Using the tablet is great. I think Microsoft needs to make their Reading Mode work on Android the same as iOS. You can swipe left/right like a notebook or scroll up down on iOS. You can scroll up/down on Android.
Presenting Using the Tab S7
Presenting requires connecting the tablet to an external display or projector. I use a USB C to HDMI cable for a reliable connection. Hook that up to a projector, as I do. Then I fire up Microsoft PowerPoint.
I love that I can annotate my slides using the S Pen. Touch in the top black bar above the slide to show the inking tools. Then when you’re finished you can close the presentation and either keep or discard the ink markups.
Samsung Galaxy Tab S7 Note Taking
Notetakers can use one of the dozens or even hundreds of note-taking apps in the Android App Store. Samsung ships with its Samsung Notes app, my primary choice because it’s simple to use and I don’t really need much more than that. I can use the S Pen and when I write on screen I can rest my wrist on the screen while writing.
Samsung also ships with the above mentioned Noteshelf. It’s also a simple note-taking app. I don’t think it adds much that you can’t get from Samsung Notes, so I don’t use it.
INKredible offers another more powerful note-taking option. The one reason I like it is the zoom feature. See the image above. It pops open a box at the bottom of the screen. As you write in the zoom box, it enters the handwriting in the spot of the note above the zoom box. As you write, a gray shaded section appears at the left end of the line. When you finish writing at the end of the box you start writing in the left side gray area and it automatically moves the entry box over to the right of that line and then to the next line as you get to the end of the line. See it in the demo below, which is admittedly very old and out of date.
I take my Tab S7 everywhere. I take notes in meetings, when I’m doing my devotions with my print Bible, or when I’m brainstorming ideas for ministry or even my personal life. It’s a great companion and I love taking notes on it.
Samsung Galaxy Tab S7 Review: Games, Media and Web Usage
As I said above, I don’t play a lot of games. However, I enjoy simple games like the Microsoft Solitaire app, Real Pool 3D, and others. People who play more power-hungry games will likely enjoy using the tablet with 8GB of RAM and a fast Octa-Core 3.09GHz processor. Below you’ll see a video demo of more powerful games like PubG Mobile from a gamer.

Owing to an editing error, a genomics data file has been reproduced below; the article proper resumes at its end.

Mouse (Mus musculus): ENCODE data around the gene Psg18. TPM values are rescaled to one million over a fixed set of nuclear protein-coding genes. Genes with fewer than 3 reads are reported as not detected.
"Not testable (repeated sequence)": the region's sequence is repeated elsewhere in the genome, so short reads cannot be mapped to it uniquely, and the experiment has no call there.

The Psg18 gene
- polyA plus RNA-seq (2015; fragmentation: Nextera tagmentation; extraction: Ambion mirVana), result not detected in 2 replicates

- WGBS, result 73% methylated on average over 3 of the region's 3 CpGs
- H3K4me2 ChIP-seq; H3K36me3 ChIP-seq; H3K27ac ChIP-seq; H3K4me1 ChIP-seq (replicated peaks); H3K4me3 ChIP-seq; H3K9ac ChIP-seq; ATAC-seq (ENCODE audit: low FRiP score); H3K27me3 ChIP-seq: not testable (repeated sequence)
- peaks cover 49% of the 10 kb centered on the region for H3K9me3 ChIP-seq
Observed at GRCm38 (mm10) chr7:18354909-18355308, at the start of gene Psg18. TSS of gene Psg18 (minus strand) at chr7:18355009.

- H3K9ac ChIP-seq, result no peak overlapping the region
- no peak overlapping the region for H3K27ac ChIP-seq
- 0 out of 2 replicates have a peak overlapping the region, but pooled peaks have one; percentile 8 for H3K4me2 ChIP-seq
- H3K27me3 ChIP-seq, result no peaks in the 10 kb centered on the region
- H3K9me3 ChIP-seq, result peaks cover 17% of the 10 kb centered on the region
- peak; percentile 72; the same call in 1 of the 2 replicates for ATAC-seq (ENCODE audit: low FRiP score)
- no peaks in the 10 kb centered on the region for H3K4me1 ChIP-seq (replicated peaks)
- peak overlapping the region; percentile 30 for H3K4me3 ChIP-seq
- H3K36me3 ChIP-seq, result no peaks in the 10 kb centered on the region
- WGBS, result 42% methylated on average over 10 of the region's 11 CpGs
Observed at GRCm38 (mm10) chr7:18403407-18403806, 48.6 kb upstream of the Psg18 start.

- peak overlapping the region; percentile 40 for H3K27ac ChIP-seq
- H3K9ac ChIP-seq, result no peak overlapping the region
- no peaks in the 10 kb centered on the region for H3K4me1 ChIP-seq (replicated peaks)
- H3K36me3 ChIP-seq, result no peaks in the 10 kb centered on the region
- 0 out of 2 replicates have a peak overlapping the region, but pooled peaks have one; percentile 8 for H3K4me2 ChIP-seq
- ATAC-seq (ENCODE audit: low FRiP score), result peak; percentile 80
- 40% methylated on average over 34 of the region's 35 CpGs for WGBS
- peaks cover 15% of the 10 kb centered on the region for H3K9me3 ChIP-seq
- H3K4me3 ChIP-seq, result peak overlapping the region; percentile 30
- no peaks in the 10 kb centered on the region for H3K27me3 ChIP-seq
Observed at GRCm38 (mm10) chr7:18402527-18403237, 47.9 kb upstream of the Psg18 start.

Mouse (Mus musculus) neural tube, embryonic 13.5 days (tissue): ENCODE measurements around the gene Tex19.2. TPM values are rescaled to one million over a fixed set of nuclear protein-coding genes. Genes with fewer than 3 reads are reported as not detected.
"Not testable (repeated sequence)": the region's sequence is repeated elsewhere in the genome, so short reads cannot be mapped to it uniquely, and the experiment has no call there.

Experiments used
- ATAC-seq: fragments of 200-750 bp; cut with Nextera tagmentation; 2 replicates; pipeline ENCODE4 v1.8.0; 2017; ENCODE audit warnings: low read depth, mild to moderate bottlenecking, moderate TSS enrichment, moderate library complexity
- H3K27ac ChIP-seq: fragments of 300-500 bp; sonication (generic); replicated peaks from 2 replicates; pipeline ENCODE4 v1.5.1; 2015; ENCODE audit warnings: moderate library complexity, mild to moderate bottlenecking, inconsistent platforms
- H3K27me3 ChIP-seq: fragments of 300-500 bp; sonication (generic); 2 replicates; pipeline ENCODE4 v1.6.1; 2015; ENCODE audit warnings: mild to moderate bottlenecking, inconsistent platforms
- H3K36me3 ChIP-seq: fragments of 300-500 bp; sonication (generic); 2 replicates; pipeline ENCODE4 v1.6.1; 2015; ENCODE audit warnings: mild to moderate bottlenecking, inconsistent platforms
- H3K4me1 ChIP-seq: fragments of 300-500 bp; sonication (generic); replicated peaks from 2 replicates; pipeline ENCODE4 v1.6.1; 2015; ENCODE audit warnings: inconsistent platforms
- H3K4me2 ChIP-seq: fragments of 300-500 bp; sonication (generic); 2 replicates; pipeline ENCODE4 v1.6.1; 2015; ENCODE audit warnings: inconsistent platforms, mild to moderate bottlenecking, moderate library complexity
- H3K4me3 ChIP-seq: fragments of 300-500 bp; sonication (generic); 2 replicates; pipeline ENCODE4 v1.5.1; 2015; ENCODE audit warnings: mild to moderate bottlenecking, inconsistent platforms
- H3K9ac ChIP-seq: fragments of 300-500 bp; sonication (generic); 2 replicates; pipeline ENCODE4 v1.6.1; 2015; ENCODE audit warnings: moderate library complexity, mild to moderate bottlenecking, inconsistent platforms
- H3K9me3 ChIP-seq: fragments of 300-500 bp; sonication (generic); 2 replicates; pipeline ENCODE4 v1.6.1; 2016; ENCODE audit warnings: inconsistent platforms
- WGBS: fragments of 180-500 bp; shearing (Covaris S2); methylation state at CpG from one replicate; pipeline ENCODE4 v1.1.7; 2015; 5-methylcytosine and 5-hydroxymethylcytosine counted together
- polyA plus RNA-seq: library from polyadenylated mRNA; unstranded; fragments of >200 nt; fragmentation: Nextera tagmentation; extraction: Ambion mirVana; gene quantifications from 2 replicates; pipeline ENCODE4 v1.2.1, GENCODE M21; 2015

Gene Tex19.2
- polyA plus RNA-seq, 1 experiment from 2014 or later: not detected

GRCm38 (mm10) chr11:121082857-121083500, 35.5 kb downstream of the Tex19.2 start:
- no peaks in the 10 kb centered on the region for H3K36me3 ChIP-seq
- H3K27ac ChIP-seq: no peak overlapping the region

I do watch some videos, mostly using YouTube, Netflix, and YouTube TV. It’s a great solution for that while out and about waiting for. The sound won’t blow anyone away, but it’s very good for what it does. They advertise the Dolby Atmos support, but my aging ears don’t hear that much difference between average speakers and better quality sound like the Tab S7 should offer.
Volume sounds loud enough at about 75% in a somewhat noisy room. You can pump it to 100% to get louder audio, but your neighbors will get annoyed. Plug in or use wireless earbuds for most of your usage and you’ll get better sound.
Some users long for a device that serves as their mobile phone or tablet and as a desktop computer. With Samsung Dex, you get just such an application.
I plugged my Samsun Galaxy Tab S7 into a monitor using a USB C to HDMI cable. Then I paired a Bluetooth mouse and keyboard to the tablet. The screen shows up on the monitor and works as a desktop computer.
Dex works as expected, but I don’t really want to use Android as my desktop system. So, I didn’t really use it much. I could in a pinch and I could see carrying around a good Bluetooth keyboard and mouse. You can also use the optional Samsung Keyboard Cover, but it’s not cheap and doubles the thickness of the tablet and it’s not easy to remove quickly for reading or taking handwritten notes with the S Pen. So, I don’t bother. I returned the keyboard cover and got the thinner and lighter Book Cover. I used to carry around the mouse and keyboard but seldom used it so I quit doing that. You’ll need to decide if you want to make use of Dex.
If you’re looking for the best Android tablet in general, then go get the Samsung Galaxy Tab S7. If you want a larger 12.4-inch screen to use as a computer replacement, then get the larger Tab S7+, but that’s the only reason. The smaller S7 holds up fine for the majority of users.
People who only want a tablet for reading, playing light games, watching videos, and doing some basic Internet activities, should really consider one of the very inexpensive Amazon Kindle Fire tablets. Get whatever size you prefer.
If you’re deeply emersed in the Apple world, consider the iPad, iPad Air, or iPad mini depending on what size you want and what budget. The great Apple Pencil works on all of them.
Dr. Kevin Purcell is pastor of High Peak Baptist Church, an author and writer at Church Tech Today (www.churchtechtoday.com). He used to write for a number of other Christian and secular technology and mobile tech sites. Now he's one of the hosts of the Theotek Podcast, which you can find by checking the menu above or over at www.facebook.com/theotekpodcast.